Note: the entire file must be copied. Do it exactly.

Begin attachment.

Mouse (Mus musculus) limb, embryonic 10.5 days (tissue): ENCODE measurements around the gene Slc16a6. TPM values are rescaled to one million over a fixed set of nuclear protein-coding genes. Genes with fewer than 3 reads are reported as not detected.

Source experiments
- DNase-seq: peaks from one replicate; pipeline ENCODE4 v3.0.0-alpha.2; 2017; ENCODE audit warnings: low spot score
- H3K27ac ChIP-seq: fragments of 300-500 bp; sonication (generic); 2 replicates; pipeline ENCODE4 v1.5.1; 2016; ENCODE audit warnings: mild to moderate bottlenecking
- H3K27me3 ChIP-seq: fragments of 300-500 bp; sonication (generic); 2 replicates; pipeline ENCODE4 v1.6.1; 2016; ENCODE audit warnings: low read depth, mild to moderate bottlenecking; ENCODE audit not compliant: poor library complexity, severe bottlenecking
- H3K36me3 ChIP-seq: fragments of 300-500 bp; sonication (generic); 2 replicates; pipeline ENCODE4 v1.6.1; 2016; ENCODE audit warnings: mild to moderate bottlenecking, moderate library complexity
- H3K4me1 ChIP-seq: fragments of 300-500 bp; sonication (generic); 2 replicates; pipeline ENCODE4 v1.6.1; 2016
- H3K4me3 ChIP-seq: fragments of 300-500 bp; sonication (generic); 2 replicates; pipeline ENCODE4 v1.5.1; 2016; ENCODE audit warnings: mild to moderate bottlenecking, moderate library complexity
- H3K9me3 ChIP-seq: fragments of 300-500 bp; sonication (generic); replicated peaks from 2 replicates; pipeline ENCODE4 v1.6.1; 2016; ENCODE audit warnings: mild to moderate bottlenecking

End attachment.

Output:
Mouse (Mus musculus) limb, embryonic 10.5 days (tissue): ENCODE measurements around the gene Slc16a6. TPM values are rescaled to one million over a fixed set of nuclear protein-coding genes. Genes with fewer than 3 reads are reported as not detected.

Source experiments
- DNase-seq: peaks from one replicate; pipeline ENCODE4 v3.0.0-alpha.2; 2017; ENCODE audit warnings: low spot score
- H3K27ac ChIP-seq: fragments of 300-500 bp; sonication (generic); 2 replicates; pipeline ENCODE4 v1.5.1; 2016; ENCODE audit warnings: mild to moderate bottlenecking
- H3K27me3 ChIP-seq: fragments of 300-500 bp; sonication (generic); 2 replicates; pipeline ENCODE4 v1.6.1; 2016; ENCODE audit warnings: low read depth, mild to moderate bottlenecking; ENCODE audit not compliant: poor library complexity, severe bottlenecking
- H3K36me3 ChIP-seq: fragments of 300-500 bp; sonication (generic); 2 replicates; pipeline ENCODE4 v1.6.1; 2016; ENCODE audit warnings: mild to moderate bottlenecking, moderate library complexity
- H3K4me1 ChIP-seq: fragments of 300-500 bp; sonication (generic); 2 replicates; pipeline ENCODE4 v1.6.1; 2016
- H3K4me3 ChIP-seq: fragments of 300-500 bp; sonication (generic); 2 replicates; pipeline ENCODE4 v1.5.1; 2016; ENCODE audit warnings: mild to moderate bottlenecking, moderate library complexity
- H3K9me3 ChIP-seq: fragments of 300-500 bp; sonication (generic); replicated peaks from 2 replicates; pipeline ENCODE4 v1.6.1; 2016; ENCODE audit warnings: mild to moderate bottlenecking